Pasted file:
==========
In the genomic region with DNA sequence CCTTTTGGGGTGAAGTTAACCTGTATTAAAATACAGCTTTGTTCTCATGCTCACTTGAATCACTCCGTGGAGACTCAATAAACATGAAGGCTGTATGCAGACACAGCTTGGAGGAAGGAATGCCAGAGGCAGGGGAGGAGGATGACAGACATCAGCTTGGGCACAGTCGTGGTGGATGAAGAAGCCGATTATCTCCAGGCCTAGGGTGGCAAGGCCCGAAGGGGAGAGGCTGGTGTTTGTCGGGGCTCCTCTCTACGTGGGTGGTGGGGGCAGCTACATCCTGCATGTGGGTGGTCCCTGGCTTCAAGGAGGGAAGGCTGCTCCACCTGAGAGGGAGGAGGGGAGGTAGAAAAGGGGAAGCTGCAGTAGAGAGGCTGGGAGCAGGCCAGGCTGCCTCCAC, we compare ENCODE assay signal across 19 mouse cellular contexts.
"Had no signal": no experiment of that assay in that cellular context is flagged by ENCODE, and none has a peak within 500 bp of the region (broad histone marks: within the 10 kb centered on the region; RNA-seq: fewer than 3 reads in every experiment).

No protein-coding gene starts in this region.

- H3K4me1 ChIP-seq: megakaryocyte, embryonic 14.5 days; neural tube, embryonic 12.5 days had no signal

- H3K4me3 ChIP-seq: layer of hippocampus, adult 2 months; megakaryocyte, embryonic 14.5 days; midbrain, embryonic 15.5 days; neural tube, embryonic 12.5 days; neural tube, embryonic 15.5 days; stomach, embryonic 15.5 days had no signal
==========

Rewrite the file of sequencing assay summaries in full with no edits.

In the genomic region with DNA sequence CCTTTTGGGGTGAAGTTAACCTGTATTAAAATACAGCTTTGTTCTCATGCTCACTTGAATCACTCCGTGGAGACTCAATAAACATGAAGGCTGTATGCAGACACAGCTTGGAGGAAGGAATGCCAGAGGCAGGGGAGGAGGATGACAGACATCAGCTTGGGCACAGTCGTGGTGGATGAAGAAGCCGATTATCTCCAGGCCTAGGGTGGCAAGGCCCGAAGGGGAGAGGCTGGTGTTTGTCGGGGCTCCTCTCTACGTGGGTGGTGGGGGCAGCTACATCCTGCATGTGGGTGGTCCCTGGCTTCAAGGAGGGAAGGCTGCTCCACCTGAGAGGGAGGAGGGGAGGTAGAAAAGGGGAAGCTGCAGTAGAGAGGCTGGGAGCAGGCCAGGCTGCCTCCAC, we compare ENCODE assay signal across 19 mouse cellular contexts.
"Had no signal": no experiment of that assay in that cellular context is flagged by ENCODE, and none has a peak within 500 bp of the region (broad histone marks: within the 10 kb centered on the region; RNA-seq: fewer than 3 reads in every experiment).

No protein-coding gene starts in this region.

- H3K4me1 ChIP-seq: megakaryocyte, embryonic 14.5 days; neural tube, embryonic 12.5 days had no signal

- H3K4me3 ChIP-seq: layer of hippocampus, adult 2 months; megakaryocyte, embryonic 14.5 days; midbrain, embryonic 15.5 days; neural tube, embryonic 12.5 days; neural tube, embryonic 15.5 days; stomach, embryonic 15.5 days had no signal